Diet Sodas Not Doing Waistlines Any Favors

Obesity in older adults may be linked to diet soda consumption

(RxWiki News) Obesity in older people is often blamed on poor diet or reduced metabolism. However, diet sodas, a typical replacement for high-sugar drinks, may also be a culprit.

A new study found that waist sizes increased in older patients who drank diet sodas. These size increases may be due to increased fat levels instead of an increase in total weight.

Sharon P. G. Fowler, MPH, of the University of Texas Health Science Center in San Antonio, led this study.

"Our study seeks to [explore] the adverse health effects of diet soda intake in individuals 65 years of age and older," Fowler said in a press release. "The burden of metabolic syndrome and cardiovascular disease, along with healthcare costs, is great in the ever-increasing senior population."

Rusty Gregory, a personal trainer and wellness coach in Austin, TX, told dailyRx News that there are plenty of healthy alternatives to diet soda.

"If you're looking to make a healthy change away from diet sodas, try herbal teas, green tea, black tea or sparkling water," he said.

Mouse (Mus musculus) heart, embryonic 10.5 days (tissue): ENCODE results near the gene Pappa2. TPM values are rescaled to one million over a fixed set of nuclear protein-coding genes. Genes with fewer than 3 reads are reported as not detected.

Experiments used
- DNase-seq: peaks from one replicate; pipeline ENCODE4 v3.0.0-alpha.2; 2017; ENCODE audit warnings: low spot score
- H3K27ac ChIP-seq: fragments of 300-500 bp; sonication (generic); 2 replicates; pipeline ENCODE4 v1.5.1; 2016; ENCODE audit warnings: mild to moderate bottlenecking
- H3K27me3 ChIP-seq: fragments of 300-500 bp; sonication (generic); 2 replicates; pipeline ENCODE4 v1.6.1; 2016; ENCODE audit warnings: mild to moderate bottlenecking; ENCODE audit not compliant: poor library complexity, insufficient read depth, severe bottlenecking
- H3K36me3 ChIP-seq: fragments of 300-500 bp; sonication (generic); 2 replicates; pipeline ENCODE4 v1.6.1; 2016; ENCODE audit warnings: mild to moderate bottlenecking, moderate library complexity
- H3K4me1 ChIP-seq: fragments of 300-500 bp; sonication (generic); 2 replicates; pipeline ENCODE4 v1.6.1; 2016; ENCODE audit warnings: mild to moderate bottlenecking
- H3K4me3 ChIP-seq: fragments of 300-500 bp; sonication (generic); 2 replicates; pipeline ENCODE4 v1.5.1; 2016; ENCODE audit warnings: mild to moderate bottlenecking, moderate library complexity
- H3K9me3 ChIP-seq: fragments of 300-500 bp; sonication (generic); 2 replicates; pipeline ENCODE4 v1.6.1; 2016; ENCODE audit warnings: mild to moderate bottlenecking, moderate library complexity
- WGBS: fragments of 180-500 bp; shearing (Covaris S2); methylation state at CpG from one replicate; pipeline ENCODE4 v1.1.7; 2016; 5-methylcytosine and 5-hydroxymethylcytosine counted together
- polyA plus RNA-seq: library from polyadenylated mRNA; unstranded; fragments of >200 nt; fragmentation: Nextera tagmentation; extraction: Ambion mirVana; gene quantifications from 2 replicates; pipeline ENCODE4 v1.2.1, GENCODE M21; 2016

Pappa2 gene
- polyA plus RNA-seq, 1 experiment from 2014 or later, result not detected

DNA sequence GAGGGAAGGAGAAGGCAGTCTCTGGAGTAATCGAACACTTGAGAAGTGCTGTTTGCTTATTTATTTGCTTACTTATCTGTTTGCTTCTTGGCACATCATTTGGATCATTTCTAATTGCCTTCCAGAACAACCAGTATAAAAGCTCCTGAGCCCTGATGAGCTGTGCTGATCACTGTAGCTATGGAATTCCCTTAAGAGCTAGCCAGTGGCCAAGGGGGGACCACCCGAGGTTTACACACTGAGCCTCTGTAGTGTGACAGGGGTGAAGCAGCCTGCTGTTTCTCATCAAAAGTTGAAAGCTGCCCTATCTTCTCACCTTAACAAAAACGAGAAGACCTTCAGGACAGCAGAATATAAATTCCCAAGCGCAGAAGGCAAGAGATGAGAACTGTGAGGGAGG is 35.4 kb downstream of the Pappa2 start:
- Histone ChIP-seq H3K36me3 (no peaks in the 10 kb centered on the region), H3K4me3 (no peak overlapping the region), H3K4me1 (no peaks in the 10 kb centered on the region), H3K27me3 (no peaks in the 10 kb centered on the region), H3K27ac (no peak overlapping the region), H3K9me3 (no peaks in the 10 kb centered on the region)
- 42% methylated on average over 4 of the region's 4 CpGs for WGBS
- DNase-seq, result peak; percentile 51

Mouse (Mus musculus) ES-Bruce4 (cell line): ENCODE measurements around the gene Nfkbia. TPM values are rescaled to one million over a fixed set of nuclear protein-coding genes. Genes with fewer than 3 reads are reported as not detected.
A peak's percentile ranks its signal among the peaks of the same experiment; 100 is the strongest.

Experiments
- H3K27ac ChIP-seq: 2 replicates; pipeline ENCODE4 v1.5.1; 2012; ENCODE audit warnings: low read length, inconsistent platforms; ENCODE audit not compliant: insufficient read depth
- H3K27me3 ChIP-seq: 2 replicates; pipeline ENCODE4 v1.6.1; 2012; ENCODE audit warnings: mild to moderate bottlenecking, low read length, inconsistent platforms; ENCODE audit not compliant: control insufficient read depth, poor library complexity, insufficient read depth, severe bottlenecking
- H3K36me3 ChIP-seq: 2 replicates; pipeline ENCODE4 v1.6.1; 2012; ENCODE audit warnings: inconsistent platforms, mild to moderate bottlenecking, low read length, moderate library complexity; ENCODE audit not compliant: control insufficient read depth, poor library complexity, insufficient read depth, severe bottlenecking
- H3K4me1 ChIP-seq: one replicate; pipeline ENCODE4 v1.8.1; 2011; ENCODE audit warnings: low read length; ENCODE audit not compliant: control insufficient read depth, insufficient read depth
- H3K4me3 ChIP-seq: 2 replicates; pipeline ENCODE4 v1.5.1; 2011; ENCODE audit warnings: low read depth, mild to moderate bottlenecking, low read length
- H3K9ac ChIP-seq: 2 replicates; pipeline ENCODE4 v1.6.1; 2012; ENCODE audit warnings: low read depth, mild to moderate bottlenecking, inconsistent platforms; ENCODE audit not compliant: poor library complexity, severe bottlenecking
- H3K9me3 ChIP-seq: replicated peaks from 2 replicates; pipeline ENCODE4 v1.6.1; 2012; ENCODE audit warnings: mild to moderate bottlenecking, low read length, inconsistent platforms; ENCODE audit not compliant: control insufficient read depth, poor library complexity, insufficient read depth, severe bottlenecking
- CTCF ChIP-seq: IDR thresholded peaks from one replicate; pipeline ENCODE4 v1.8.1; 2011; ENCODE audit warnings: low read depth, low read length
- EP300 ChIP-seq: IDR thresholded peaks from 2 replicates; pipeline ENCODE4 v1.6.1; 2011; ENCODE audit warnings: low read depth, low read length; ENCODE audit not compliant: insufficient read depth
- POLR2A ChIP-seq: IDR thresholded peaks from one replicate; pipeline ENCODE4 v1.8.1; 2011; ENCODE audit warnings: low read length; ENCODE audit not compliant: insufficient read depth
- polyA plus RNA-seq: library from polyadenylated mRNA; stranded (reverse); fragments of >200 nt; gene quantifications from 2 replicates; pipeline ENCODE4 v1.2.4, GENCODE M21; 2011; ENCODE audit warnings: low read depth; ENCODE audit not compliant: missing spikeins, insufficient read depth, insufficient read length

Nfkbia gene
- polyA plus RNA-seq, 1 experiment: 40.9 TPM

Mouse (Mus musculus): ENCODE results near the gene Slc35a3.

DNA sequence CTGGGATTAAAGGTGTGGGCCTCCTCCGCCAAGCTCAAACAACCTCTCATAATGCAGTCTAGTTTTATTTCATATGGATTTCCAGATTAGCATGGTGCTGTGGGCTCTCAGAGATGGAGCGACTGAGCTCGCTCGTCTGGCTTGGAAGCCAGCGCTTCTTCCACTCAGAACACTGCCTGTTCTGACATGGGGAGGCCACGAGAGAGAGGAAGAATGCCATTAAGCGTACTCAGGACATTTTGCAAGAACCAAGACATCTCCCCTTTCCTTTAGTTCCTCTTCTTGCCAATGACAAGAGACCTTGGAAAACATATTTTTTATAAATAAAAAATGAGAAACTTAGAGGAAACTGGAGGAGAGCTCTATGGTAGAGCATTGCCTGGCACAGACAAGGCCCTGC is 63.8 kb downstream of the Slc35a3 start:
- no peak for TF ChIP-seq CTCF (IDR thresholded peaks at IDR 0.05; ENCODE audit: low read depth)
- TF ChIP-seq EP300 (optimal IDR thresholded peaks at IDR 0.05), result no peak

Fowler and team studied nearly 750 patients in the San Antonio Longitudinal Study of Aging (SALSA). All patients were 65 or older at the start of the study.

Diet soda intake, waist size, height and weight were assessed for each patient at the beginning of the study. Follow-up measurements were taken in three intervals over the next decade.

Fowler and team found that the average body mass index (BMI) was higher in patients who consumed diet sodas as compared to patients who did not drink them. BMI is a measure of overall body fat based on height and weight.

Those patients who drank more than one diet soda daily on average showed a minimal increase in BMI over time. Those who did not drink any diet sodas had a decrease in their BMI.

Patients who drank more than one diet soda daily had a waist size increase of 3.04 cm (1.2 inches) per follow-up interval. Those who drank less than one diet soda daily had an increase of 1.76 cm (0.69 inches).

Patients who did not drink diet sodas only had a waist size increase of 0.77 cm (0.3 inches) per follow-up interval.

The overall increase in waist size over the entire follow-up period was 3.16 inches in daily diet soda drinkers, 1.83 inches for moderate (less than 1 per day) diet soda drinkers and 0.8 inches for non-diet soda drinkers.

Fowler and team said the increase in waist size was due to an increase in belly fat levels instead of an increase in weight.

Older Americans should try to curb their intake of artificially sweetened drinks to improve their health, Fowler and colleagues wrote.

This study was published March 17 in the Journal of the American Geriatrics Society.

Grants from the National Institute on Aging and other sources funded this research. Fowler and team disclosed no conflicts of interest.

Review Date: 
March 16, 2015